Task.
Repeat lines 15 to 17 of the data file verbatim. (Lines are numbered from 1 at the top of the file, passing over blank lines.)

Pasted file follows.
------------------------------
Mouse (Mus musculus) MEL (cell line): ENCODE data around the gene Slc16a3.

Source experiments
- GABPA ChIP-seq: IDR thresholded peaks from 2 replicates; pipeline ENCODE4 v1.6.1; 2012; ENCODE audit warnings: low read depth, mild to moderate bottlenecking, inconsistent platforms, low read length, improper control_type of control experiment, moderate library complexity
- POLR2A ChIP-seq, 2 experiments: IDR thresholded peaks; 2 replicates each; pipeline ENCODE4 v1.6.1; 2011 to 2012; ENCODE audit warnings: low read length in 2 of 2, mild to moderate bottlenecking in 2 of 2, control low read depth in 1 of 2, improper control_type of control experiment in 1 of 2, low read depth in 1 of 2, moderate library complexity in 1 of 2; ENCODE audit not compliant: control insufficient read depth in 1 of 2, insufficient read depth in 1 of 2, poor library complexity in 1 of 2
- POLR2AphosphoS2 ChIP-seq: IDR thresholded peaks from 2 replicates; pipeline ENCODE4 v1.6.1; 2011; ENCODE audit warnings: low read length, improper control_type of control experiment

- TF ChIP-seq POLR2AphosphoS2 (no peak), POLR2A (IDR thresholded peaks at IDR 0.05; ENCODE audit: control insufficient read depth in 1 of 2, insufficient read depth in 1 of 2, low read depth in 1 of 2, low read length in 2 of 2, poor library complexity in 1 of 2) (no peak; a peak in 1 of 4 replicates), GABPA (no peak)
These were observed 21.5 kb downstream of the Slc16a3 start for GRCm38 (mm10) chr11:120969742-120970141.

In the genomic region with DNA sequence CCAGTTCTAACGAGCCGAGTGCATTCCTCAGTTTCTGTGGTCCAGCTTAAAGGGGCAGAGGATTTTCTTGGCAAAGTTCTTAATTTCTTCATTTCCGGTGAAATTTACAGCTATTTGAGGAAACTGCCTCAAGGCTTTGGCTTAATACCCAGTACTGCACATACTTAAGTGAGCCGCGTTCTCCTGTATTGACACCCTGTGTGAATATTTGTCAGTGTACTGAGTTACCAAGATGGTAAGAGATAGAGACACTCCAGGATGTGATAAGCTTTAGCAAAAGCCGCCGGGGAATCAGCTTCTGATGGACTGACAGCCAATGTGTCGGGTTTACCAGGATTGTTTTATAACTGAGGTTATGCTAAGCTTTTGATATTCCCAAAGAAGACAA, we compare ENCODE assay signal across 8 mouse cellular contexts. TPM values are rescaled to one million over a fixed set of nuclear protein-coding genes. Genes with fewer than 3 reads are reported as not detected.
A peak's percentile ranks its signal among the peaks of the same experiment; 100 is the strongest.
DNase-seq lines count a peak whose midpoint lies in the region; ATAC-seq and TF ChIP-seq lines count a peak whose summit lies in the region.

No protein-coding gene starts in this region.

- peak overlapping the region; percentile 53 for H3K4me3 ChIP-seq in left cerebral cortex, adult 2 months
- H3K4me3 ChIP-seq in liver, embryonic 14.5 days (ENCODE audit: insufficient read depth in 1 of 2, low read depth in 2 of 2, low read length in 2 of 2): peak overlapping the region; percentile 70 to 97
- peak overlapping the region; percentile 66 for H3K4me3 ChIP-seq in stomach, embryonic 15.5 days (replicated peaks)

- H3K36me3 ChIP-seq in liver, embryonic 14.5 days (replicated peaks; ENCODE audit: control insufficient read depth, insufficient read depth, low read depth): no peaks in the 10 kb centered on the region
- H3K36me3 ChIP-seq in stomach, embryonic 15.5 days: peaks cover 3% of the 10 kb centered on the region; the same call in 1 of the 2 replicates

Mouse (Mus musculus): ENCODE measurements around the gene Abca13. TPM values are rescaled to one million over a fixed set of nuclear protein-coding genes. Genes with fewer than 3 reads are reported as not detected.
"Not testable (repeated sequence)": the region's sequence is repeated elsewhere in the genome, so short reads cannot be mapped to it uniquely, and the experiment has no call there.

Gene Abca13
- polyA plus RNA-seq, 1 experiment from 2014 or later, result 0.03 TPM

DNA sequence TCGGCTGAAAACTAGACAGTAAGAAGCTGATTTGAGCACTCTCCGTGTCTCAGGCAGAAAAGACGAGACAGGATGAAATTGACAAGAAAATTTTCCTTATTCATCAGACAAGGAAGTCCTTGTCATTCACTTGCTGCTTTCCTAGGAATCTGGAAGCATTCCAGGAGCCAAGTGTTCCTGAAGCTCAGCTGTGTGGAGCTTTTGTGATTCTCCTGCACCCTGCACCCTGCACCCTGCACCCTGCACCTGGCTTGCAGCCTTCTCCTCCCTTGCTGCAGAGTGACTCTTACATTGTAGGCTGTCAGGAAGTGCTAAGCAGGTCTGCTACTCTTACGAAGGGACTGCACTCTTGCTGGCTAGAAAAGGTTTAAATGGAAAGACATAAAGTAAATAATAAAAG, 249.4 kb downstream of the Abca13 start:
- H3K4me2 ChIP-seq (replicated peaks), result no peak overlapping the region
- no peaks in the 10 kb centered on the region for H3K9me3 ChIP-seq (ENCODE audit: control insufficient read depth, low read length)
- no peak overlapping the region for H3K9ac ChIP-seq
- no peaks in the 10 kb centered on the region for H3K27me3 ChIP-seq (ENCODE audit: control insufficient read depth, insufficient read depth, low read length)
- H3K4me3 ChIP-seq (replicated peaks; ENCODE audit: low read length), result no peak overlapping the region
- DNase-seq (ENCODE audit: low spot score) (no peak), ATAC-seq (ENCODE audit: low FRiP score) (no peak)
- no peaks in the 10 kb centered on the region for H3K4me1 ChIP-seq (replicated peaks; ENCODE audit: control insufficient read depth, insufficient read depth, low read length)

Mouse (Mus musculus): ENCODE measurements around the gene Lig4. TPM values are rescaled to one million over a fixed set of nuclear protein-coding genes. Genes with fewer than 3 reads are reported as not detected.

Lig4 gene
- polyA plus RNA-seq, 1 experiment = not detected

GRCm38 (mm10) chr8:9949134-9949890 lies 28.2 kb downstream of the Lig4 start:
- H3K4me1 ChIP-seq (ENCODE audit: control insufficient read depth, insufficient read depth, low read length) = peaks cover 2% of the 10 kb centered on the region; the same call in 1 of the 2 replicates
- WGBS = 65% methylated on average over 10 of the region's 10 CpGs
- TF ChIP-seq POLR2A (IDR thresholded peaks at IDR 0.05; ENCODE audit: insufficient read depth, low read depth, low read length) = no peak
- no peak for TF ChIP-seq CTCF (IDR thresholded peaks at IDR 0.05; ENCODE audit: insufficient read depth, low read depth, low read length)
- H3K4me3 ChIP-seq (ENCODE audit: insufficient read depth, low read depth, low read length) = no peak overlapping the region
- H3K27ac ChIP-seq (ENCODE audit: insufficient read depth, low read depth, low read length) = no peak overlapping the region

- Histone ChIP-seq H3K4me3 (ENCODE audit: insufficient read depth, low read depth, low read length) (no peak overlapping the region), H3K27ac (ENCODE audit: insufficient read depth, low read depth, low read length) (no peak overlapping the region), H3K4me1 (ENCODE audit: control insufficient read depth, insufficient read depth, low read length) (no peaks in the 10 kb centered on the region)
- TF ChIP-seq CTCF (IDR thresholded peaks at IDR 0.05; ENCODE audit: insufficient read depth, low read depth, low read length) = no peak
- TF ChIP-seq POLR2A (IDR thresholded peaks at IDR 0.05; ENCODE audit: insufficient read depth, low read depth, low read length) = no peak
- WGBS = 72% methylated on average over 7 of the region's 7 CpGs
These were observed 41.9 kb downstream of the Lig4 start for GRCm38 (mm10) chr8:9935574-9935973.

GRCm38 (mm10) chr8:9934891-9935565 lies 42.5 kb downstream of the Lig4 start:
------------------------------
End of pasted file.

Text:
- H3K36me3 ChIP-seq in liver, embryonic 14.5 days (replicated peaks; ENCODE audit: control insufficient read depth, insufficient read depth, low read depth): no peaks in the 10 kb centered on the region
- H3K36me3 ChIP-seq in stomach, embryonic 15.5 days: peaks cover 3% of the 10 kb centered on the region; the same call in 1 of the 2 replicates

Mouse (Mus musculus): ENCODE measurements around the gene Abca13. TPM values are rescaled to one million over a fixed set of nuclear protein-coding genes. Genes with fewer than 3 reads are reported as not detected.